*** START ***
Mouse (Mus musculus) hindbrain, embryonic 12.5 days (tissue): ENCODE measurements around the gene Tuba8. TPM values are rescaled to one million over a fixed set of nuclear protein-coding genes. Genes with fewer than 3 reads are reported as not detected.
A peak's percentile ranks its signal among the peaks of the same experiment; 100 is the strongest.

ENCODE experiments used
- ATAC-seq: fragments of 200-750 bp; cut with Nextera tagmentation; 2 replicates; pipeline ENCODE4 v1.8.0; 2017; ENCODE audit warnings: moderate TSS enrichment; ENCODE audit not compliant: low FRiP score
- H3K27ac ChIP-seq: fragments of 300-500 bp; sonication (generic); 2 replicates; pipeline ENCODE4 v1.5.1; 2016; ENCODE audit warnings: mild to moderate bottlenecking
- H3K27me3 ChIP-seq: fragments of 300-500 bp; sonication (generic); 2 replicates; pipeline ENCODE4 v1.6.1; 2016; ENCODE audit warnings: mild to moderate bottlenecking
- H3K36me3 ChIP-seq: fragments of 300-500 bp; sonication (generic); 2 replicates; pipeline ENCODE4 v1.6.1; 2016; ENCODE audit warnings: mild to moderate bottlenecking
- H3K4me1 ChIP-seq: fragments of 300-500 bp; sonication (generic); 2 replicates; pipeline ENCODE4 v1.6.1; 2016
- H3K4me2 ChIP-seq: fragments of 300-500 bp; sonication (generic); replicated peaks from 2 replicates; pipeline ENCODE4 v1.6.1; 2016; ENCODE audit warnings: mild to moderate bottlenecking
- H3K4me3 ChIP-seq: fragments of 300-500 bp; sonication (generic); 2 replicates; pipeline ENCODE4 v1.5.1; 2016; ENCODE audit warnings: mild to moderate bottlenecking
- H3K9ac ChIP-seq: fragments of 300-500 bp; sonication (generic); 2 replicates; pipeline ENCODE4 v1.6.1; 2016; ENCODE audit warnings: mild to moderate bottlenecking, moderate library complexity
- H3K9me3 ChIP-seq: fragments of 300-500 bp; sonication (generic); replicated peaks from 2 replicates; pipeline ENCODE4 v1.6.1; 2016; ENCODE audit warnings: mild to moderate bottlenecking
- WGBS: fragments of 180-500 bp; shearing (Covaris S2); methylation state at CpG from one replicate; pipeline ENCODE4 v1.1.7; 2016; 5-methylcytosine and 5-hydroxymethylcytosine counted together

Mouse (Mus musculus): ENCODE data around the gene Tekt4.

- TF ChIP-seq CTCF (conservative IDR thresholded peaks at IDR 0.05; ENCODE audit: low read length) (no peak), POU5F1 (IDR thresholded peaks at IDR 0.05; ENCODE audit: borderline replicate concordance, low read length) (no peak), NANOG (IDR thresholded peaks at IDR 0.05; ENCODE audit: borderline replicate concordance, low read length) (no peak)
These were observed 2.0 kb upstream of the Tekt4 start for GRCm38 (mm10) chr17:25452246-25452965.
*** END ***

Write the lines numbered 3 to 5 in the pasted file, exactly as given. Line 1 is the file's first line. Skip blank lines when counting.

ENCODE experiments used
- ATAC-seq: fragments of 200-750 bp; cut with Nextera tagmentation; 2 replicates; pipeline ENCODE4 v1.8.0; 2017; ENCODE audit warnings: moderate TSS enrichment; ENCODE audit not compliant: low FRiP score
- H3K27ac ChIP-seq: fragments of 300-500 bp; sonication (generic); 2 replicates; pipeline ENCODE4 v1.5.1; 2016; ENCODE audit warnings: mild to moderate bottlenecking